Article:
From Monday no fewer than 500 new Czech-made electric bicycles will appear on the streets of Prague under the Freebike brand. Rental is via an app and users will be able to leave the bikes – which also work in traditional pedal mode – at “virtual stations” around the city. At the system’s launch on Thursday I spoke to Charles Butler of operators Homeport.
“Then it’s got a range of different features that you can use with the app to do different things, like for example pausing your rental or changing the settings so that you can have it more powerful or less powerful every time you rent the bike.
“You can also see, for example, how much energy you’re using and how much energy you’re giving back through the regenerative braking, all of which are absolutely unique in bike sharing.”
You say in your literature that it empowers local authorities. What do you mean by that?
“The Freebike is outside, on the streets, and it’s got to be good for everybody, not just those who are using it.
“In the software we have a system of virtual stations. If you don’t leave it at the virtual station – which is just a point on the map that you find in the app in your telephone – you have to pay extra money in some parts of Prague.
“And in other parts of Prague, which are red on the map, you have to leave it at the station.
“Local authorities can choose the level of control they have: how many stations there are, whether people can park at the station or in other places.
“That’s very important for them, to have a system which runs well in the town.”
Already in Prague we have a lot of e-scooters all over the place, which many people find annoying. Before that there were Segways. There are going to be 500 of these Freebikes – are you at all concerned that some people could also be annoyed by these?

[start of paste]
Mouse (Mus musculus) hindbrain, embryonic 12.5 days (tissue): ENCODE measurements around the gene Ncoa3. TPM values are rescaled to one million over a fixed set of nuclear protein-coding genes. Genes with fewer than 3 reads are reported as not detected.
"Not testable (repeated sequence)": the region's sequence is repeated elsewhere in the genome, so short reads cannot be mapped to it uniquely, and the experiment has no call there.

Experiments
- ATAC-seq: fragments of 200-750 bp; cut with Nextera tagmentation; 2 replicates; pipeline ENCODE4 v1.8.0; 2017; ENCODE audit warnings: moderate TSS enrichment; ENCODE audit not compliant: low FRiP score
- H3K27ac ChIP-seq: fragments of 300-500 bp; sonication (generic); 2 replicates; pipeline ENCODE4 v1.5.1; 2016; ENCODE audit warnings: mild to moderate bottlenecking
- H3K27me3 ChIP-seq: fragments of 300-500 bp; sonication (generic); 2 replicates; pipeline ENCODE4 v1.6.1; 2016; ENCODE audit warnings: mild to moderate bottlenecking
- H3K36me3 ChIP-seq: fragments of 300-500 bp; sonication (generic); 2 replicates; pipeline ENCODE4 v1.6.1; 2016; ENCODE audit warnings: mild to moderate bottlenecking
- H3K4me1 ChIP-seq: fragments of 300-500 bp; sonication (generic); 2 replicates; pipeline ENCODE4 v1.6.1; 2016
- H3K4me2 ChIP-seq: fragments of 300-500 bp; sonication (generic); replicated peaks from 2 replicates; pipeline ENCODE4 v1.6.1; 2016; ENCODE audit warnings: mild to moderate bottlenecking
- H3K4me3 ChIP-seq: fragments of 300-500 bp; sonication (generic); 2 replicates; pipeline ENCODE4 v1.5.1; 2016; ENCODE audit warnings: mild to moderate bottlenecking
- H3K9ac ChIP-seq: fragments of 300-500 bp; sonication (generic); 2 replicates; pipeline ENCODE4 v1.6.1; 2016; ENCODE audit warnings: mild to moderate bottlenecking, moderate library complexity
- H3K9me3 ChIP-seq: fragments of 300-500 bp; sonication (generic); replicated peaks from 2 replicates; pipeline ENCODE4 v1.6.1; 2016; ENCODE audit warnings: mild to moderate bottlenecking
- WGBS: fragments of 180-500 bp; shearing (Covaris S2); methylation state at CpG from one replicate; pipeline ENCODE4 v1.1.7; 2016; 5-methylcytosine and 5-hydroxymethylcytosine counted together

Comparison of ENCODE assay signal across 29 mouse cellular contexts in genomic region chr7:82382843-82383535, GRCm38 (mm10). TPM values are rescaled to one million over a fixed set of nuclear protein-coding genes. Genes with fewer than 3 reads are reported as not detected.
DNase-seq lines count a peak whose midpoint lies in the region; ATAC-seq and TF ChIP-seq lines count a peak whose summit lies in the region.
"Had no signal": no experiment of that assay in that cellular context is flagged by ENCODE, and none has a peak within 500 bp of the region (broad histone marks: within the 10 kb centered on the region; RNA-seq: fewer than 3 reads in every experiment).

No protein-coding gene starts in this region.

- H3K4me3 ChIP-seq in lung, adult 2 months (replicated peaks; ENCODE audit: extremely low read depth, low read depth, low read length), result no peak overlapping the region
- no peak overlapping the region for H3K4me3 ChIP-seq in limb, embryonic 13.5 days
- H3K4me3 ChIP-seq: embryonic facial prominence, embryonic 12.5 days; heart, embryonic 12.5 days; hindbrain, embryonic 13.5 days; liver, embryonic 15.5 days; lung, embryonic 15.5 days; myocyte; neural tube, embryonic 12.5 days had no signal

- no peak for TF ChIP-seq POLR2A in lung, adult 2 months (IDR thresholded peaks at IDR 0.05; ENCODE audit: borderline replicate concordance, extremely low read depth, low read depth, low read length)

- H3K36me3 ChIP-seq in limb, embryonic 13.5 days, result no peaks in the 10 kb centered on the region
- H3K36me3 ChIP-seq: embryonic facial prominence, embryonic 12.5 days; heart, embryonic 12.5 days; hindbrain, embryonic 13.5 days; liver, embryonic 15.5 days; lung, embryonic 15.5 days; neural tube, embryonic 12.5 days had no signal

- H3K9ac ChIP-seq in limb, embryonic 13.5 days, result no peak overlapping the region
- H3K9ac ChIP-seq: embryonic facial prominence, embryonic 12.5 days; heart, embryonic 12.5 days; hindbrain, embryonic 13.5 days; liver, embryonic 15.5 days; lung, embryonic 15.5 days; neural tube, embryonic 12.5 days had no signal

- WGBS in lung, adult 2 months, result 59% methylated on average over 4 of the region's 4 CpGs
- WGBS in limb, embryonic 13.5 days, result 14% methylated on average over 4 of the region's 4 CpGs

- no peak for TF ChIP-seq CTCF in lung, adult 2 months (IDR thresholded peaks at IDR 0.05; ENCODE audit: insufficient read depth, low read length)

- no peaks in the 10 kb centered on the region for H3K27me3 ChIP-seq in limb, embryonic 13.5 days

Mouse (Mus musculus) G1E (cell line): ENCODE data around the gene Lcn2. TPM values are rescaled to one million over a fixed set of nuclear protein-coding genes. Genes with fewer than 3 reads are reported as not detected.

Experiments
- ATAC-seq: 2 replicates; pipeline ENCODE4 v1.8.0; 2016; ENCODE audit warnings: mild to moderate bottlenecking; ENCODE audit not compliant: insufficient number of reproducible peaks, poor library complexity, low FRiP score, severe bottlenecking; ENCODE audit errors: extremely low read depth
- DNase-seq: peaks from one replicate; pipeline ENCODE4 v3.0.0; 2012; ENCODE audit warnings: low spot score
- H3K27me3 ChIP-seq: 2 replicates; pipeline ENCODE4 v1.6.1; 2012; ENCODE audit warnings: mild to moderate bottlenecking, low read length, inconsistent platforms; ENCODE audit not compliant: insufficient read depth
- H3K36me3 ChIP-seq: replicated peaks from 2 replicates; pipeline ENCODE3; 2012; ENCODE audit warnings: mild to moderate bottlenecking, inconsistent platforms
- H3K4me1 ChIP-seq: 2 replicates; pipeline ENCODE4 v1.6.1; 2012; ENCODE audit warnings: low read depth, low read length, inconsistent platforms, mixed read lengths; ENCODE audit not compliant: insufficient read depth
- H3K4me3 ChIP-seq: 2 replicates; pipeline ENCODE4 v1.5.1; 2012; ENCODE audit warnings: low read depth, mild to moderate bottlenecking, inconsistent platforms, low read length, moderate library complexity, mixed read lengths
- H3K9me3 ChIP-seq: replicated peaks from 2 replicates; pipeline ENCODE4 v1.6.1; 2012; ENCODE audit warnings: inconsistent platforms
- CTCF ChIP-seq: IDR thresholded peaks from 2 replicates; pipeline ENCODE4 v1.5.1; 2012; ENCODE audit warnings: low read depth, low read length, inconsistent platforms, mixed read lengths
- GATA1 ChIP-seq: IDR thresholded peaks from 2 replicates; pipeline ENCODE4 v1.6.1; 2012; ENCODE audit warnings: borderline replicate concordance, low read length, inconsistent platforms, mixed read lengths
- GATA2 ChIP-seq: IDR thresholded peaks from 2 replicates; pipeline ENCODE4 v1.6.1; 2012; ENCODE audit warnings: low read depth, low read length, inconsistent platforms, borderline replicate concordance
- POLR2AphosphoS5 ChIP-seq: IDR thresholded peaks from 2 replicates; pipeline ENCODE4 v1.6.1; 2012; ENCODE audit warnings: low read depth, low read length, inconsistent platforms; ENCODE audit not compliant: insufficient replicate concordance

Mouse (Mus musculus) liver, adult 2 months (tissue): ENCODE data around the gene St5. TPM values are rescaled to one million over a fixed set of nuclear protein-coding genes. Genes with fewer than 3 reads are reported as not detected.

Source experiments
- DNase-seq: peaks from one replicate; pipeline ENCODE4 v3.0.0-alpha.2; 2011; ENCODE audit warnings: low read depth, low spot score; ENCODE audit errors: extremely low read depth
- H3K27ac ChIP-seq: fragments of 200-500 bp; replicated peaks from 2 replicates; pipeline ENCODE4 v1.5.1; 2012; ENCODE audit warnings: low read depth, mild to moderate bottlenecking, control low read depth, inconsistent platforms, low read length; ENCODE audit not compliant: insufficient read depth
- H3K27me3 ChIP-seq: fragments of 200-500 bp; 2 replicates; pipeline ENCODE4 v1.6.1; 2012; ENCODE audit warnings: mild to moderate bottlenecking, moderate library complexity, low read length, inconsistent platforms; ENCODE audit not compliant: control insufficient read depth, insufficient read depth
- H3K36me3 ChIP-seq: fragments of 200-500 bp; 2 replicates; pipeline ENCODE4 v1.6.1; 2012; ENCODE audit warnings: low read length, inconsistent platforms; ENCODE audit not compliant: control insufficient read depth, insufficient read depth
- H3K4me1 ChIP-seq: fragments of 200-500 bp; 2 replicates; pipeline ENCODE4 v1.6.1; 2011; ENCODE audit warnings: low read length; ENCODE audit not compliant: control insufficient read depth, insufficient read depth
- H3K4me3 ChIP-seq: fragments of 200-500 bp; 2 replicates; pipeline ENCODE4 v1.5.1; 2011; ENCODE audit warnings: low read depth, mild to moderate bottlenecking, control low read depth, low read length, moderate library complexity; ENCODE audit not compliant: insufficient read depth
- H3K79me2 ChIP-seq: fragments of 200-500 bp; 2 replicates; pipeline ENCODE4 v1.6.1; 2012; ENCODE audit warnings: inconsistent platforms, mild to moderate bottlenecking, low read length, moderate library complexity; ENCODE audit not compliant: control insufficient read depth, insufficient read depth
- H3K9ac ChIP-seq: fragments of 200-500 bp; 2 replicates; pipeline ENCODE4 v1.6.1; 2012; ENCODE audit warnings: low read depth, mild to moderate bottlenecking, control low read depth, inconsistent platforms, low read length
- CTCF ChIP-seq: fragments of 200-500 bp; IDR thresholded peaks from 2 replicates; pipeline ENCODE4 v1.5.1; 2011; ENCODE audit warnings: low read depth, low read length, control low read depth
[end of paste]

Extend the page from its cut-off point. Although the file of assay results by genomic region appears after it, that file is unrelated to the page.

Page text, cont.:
“Well, for example, we are the only system in Prague 1, which Prague 1 has allowed to operate.
“The reason for that is precisely because it gives them that sort of control.
“We’ve been working very closely with the authorities for exactly this reason.
“A system can’t ignore the majority of people who won’t use it in fact.
“Everybody gets the benefit of better air, because there are less cars, less noise pollution.
“We think that if there are thousands of these bikes in the future, there will also be the proper parking and all those sorts of things, which there isn’t today.
Is Prague a good place for cycling in the first place? Often the streets are narrow, there are cobblestones.
“Prague as a city might have been designed for a bicycle, strangely enough, because you can’t drive through the centre of the city at all.
“Obviously the cobbled streets are not ideal.
“But the experience from other cities is that when there’s a bike sharing system there that people really like and use, then the city is ready to invest the money necessary to make the cycling infrastructure, which really costs a lot: the special cycle lanes, so that people can cycle perfectly.
“That’s after they see that normal people are using the system.
“Prague is not ideal right now for cycling, but we think that it will be attractive enough so that people will use it and then the politicians will think, This is a good idea – let’s really support cycling.
“Because cycling really is fantastic for a town.”
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